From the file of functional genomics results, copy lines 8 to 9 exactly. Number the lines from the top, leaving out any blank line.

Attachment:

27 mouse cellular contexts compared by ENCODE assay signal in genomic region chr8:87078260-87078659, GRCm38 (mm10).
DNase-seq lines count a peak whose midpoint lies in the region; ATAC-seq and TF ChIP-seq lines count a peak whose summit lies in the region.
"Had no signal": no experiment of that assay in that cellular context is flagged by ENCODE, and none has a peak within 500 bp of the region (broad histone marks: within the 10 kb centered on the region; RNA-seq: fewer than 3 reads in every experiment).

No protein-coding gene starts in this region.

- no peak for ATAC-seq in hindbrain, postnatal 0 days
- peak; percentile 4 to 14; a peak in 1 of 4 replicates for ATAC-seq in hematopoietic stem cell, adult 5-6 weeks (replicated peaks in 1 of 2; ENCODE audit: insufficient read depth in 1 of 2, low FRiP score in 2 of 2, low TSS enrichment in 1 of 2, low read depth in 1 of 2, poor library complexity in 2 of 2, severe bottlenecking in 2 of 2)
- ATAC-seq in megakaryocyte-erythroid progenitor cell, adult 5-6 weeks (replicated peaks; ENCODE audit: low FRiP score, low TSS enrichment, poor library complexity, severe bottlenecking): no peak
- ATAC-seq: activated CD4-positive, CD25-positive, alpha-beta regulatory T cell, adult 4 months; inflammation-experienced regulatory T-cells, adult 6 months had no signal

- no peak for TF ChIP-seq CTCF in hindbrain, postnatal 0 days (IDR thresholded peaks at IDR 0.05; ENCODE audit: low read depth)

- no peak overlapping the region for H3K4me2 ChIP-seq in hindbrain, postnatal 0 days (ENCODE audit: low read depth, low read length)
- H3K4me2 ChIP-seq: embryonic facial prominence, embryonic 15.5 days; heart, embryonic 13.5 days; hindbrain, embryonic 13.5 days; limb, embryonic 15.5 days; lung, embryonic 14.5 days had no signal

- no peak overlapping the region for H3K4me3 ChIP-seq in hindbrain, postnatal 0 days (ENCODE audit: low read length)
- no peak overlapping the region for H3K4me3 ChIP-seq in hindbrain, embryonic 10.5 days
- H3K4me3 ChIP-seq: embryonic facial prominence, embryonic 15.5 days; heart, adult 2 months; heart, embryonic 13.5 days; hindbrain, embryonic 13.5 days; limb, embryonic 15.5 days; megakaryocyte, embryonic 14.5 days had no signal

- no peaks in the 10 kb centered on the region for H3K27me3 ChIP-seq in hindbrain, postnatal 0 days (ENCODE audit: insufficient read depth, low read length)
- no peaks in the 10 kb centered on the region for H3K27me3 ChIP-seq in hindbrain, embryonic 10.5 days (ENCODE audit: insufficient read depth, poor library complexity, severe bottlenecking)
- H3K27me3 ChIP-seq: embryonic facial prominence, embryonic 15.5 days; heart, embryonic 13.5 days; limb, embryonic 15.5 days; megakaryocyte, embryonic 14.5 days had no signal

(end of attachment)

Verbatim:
- ATAC-seq: activated CD4-positive, CD25-positive, alpha-beta regulatory T cell, adult 4 months; inflammation-experienced regulatory T-cells, adult 6 months had no signal

- no peak for TF ChIP-seq CTCF in hindbrain, postnatal 0 days (IDR thresholded peaks at IDR 0.05; ENCODE audit: low read depth)